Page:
By Dominic McGrath, PA
Ireland needs to soon “pause” and consider the impact that vaccine certificates and other Covid-19 measures have on marginalised communities, a medical charity has warned.
In an interview with the PA news agency, Safetynet chief executive Dr Fiona O’Reilly also warned that the Government should create a new department to co-ordinate the country’s response to the global migrant crisis.
Safetynet, which provides and organises medical care for homeless and vulnerable people, was one of the many charities that saw its work made significantly more challenging by the Covid-19 pandemic.
But the crisis that has engulfed the world since March 2020 also presents important lessons and new opportunities for governments to rethink how they care for the poorest people in society, said Dr O’Reilly.
“I think in the emergency response, I think we responded pretty well to Covid in these groups,” she said.
“But what it revealed is and was an awful indictment of our society that it revealed people living in situations that are Dickensian and so that the pandemic is almost like the plague in those settings.
“If we learn anything from Covid, it should be that it has identified or uncovered the huge inequalities in our society. And that’s what we need to address.”
One concern raised by Dr O’Reilly is that the rush to introduce Covid-19 vaccination certificates and a whole range of digital technologies to tackle the virus threatens to exclude people already isolated from society.
She spoke herself about struggling to fill in a passenger locator form, required for all travellers entering Ireland from abroad.
“What you’re doing is you’re potentially designing an underclass, because you’re excluding people who are not highly educated with a high amount of income, that have smartphones and laptops. And that speak one language. And this is infiltrating every aspect of what we do.
“This is about what shops you go to, how you travel, whether you go and socialise in pubs. This is everything.”
She said it is “assuming that we have all these things and large segments of our society just don’t”.
Dr O’Reilly said she understood that in the early stage of the crisis there was simply not time for those kinds of debates.
“Discussion of it in the middle of the battlefield or when the fire is raging around you will cost lives,” she acknowledged.
“The fact that we just kind of roll over and do it has meant that we have amazing vaccination rates and that will save lives. Similarly, if we have too much dissent around vaccines certs it will cost lives, but I 100 per cent think that there needs to be pause, thought and debate,” she told PA.
Dr O’Reilly suggested that the time for discussion was “once you’re out of the crisis phase and things are stable”.
Yet she also believes that the Irish Government needs to prepare for another imminent crisis, building on the urgency the pandemic instilled in officials.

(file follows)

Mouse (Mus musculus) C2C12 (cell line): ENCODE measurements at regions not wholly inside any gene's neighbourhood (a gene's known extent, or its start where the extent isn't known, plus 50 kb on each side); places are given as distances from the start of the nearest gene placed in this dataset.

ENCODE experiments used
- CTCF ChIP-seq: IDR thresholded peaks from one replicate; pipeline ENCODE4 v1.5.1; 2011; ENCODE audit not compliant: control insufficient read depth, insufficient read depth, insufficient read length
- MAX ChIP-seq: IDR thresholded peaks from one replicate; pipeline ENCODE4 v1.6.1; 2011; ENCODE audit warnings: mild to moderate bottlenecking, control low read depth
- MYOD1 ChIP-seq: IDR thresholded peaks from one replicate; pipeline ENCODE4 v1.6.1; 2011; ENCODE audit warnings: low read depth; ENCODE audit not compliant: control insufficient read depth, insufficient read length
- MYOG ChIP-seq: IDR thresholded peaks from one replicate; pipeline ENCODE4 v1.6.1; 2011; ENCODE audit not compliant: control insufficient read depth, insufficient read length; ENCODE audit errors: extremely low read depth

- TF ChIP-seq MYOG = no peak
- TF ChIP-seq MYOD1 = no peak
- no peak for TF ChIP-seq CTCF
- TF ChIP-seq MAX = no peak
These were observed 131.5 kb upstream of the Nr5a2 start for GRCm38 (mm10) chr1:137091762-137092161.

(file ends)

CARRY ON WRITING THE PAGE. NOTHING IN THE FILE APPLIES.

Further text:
Dr O’Reilly said: “I began to see, and I do begin to see that actually homelessness can be solved. It’s doable.”
The next five to 10 years, she thinks, will bring the issue of what she calls the “global homeless” to Ireland’s shores.
“We can see what’s happening globally with borders being challenged and literally being broken down. And this is going to mean more people in difficult situations arriving on our shores, and it will only be a crisis if we don’t plan for it.”
Dr O’Reilly is proposing that the Government creates a new department with a specific focus on co-ordinating the response to increased migration.
“I would have an emergency preparedness department for the changing world that we’re fast becoming that would prevent this becoming a crisis. And it’s possible, because people coming into Ireland, they’re not looking for handouts. There’s a win-win,” she told PA.
“We don’t have enough doctors. We don’t have enough healthcare provision. That’s why we get so busy.
“There’s an increasing number of asylum seekers coming into Ireland, and we don’t have the medical care providers to tend to them. But they’re coming in with doctors among them, with healthcare professionals.
“I’d be preparing now for the increases and sustained increases and planning that happening. Not just responding, because that’s what we’re doing at the moment. We’re just firefighting.”
Drastic changes, she believes, are called for in the health system and beyond.
“We should plan, not respond, but we know what’s coming. So therefore design it to what’s coming. The other thing that is important, there is the people who design the systems are coming from a certain sector in society.
“They’re well educated, they vote, they work, they keep appointments, and they’re you and me.
“So those systems end up being for you and me. They assume people are working, they assume people have phones, they assume they get text messages, they assume they speak English. So all of those systems are for a certain segment.
“This is changing and it is going to change more. Now we have people that don’t speak English, that don’t have phones, that don’t have work, that can’t get appointments or make appointments.
“But those people aren’t involved in the design. So they need to be brought into being involved in the design.”